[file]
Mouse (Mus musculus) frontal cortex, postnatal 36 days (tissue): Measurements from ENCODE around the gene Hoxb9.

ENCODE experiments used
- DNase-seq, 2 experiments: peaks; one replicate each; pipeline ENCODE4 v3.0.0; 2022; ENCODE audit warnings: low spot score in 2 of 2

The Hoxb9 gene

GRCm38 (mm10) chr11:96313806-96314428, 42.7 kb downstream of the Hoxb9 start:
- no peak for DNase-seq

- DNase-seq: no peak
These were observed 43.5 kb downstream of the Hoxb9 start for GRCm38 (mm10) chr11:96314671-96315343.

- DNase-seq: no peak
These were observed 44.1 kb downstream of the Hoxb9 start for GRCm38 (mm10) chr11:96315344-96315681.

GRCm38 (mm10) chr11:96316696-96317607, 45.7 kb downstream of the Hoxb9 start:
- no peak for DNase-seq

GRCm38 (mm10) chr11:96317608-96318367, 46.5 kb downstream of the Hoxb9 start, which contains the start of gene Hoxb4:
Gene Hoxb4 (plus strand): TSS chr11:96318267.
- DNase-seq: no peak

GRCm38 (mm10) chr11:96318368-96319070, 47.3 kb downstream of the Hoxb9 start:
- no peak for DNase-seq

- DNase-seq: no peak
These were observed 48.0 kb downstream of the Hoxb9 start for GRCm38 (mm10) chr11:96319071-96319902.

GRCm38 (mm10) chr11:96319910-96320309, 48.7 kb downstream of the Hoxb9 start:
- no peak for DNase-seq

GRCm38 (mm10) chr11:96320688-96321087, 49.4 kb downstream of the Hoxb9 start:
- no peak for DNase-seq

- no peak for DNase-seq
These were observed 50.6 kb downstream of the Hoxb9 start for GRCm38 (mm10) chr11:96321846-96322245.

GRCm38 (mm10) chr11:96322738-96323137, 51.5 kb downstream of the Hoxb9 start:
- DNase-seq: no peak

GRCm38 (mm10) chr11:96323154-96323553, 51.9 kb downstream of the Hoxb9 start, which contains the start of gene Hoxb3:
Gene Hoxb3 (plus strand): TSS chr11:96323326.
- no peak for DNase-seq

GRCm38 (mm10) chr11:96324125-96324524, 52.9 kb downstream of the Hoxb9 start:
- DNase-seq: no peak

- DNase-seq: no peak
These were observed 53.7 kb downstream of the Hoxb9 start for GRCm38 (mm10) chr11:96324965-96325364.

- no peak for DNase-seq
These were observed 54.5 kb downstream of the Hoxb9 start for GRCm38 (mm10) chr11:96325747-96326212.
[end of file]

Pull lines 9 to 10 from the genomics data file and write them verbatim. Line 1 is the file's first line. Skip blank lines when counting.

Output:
- DNase-seq: no peak
These were observed 44.1 kb downstream of the Hoxb9 start for GRCm38 (mm10) chr11:96315344-96315681.